By Garrett Hawkins
My children get a little tired sometimes of me encouraging them to “think big and do good.” I was reminded recently that not all good deeds have to be big.
The book fair had been going on at Appleton City Elementary. Like you, I vividly remember begging my parents to take my brother, sister and me so that we could paw through stacks of books spread out on the cafeteria tables. My kids are no different, so my wife took the kids while I was out doing chores.
Our middle son, Colton, insisted on bringing his wallet containing birthday money he had saved. I was a bit surprised as I had figured we would be venturing to Bass Pro or Cabela’s over the holidays so he could spend his cash on hunting gear. One by one, he selected six books and did the math in his head to figure out he had reached his limit.
The school librarian added up the books, and Colton handed her his money. It was then that he shared with his mother he wanted to give the books to his teacher to use in the classroom. Jennifer, with tears in her eyes, walked him down the hallway, books in hand, to find his teacher.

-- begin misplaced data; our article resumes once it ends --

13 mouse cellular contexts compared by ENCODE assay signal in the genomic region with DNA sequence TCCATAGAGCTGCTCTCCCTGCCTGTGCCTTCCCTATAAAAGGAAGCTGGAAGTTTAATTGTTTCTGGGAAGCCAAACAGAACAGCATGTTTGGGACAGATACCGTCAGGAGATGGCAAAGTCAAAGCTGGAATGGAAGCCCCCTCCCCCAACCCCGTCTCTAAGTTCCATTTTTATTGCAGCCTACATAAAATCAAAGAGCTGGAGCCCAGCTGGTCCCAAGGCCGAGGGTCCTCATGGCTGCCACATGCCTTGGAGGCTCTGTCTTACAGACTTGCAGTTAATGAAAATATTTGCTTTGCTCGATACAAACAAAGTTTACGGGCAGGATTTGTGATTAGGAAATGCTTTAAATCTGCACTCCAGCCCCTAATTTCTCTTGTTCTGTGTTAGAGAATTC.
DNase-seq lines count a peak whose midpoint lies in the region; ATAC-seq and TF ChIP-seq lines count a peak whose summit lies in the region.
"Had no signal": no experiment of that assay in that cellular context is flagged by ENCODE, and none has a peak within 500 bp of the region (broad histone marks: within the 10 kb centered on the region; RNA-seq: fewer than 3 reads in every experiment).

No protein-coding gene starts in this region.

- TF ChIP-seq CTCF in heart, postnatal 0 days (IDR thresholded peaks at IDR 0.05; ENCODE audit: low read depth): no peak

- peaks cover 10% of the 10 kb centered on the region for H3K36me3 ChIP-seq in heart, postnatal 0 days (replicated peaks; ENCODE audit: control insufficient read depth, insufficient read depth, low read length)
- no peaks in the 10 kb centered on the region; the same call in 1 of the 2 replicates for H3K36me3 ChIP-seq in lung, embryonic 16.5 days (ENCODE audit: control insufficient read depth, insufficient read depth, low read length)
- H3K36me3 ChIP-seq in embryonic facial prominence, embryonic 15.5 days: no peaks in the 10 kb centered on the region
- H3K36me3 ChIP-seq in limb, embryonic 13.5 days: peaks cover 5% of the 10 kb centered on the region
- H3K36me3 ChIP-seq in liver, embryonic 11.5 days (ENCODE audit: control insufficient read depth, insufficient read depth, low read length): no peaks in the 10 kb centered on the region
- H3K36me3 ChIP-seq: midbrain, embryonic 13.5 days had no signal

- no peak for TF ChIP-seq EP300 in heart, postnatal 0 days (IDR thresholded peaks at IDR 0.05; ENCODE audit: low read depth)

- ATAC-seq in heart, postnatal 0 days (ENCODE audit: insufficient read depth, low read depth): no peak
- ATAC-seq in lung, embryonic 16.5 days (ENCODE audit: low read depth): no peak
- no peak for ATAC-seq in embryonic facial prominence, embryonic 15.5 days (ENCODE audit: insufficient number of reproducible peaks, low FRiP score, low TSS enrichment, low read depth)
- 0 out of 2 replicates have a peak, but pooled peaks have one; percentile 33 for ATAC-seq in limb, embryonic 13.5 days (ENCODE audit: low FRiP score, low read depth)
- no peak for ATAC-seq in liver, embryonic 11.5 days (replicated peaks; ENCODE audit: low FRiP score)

At home that evening, Jennifer recounted what Colton had done, and all I could do was smile. I gave him a big hug and told him I was proud of him. It was a moment I will never forget.
I share this story not to boast, but as a reminder that acts of kindness, regardless of how big or small, can make a difference. In this instance, one third-grade classroom has six more books for young minds to read.
This year has been incredibly difficult for our communities. Many families have been forced into figuring out how to do school at home. Likewise, plenty of parents have adjusted their commute to a walk to the dining room table. We have all experienced the pain of losing in-person interactions with friends and family or the fulfillment we find in church and sports.
As 2020 comes to an end, our friends and neighbors need encouragement more than I can ever remember. Join me in “thinking big (or small) and doing good” this holiday season and let’s count our blessings together.
Garrett Hawkins is a farmer and president of Missouri Farm Bureau. This column was originally published by Missouri Farm Bureau.